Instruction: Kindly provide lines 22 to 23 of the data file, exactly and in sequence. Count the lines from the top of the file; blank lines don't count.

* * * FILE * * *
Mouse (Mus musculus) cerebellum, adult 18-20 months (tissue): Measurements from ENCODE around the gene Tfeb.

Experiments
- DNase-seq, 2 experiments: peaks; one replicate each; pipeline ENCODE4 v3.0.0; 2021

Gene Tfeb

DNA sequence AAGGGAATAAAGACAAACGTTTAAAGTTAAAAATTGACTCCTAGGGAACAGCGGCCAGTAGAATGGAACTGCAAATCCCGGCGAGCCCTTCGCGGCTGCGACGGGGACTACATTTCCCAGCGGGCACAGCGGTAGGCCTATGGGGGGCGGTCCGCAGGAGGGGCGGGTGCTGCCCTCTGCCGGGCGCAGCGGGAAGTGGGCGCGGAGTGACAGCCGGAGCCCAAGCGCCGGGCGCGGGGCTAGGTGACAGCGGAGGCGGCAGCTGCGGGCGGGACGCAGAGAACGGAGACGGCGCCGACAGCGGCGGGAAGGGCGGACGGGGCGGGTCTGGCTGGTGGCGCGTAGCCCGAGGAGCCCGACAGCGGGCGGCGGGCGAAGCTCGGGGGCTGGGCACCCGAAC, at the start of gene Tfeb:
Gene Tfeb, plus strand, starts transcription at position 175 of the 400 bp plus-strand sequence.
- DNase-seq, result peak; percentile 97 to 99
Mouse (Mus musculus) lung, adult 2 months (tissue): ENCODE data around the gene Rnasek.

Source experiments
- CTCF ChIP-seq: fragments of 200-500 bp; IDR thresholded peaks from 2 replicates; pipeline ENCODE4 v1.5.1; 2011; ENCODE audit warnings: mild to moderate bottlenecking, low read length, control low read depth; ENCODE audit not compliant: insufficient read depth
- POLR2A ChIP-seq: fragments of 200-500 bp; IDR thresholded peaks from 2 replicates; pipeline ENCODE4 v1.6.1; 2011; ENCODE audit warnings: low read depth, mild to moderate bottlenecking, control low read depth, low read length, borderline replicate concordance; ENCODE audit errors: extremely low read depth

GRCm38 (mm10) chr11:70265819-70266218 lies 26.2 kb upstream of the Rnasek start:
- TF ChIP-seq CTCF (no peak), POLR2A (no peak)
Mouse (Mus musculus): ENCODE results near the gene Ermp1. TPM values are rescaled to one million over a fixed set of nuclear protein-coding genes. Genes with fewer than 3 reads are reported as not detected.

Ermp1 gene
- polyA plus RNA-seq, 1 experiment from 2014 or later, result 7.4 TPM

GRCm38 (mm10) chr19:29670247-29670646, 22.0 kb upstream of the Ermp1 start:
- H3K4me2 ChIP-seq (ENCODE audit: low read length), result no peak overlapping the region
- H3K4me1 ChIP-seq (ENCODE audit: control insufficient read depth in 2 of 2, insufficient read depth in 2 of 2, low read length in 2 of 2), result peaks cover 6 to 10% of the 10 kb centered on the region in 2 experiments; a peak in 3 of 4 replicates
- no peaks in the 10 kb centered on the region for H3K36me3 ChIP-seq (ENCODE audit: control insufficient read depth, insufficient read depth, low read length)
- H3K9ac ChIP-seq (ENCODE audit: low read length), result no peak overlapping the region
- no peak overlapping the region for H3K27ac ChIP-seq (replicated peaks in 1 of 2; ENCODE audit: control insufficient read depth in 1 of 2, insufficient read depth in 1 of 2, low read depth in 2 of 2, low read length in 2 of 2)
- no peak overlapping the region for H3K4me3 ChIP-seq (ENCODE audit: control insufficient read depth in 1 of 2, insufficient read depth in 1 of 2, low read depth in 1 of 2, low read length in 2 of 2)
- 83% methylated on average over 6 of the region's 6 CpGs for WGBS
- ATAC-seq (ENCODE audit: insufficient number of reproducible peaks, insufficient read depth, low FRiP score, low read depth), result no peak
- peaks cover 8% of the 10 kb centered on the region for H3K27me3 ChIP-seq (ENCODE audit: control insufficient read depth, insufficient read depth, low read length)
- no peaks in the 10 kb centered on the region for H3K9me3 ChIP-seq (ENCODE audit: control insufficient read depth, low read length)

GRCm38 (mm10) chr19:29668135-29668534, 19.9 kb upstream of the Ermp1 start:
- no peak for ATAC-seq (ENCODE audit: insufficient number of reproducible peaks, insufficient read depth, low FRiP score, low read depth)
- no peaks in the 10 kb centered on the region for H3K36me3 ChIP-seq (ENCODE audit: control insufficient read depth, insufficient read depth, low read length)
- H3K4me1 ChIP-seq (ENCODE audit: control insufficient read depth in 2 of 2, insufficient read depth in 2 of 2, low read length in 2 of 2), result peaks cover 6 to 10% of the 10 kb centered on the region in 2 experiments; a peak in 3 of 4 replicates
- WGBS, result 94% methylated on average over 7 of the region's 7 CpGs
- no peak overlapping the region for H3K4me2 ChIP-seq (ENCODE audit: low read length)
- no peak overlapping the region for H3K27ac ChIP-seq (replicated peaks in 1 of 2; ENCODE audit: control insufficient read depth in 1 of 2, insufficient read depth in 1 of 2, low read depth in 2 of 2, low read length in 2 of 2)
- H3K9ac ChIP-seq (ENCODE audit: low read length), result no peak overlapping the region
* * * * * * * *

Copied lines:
- no peak overlapping the region for H3K27ac ChIP-seq (replicated peaks in 1 of 2; ENCODE audit: control insufficient read depth in 1 of 2, insufficient read depth in 1 of 2, low read depth in 2 of 2, low read length in 2 of 2)
- no peak overlapping the region for H3K4me3 ChIP-seq (ENCODE audit: control insufficient read depth in 1 of 2, insufficient read depth in 1 of 2, low read depth in 1 of 2, low read length in 2 of 2)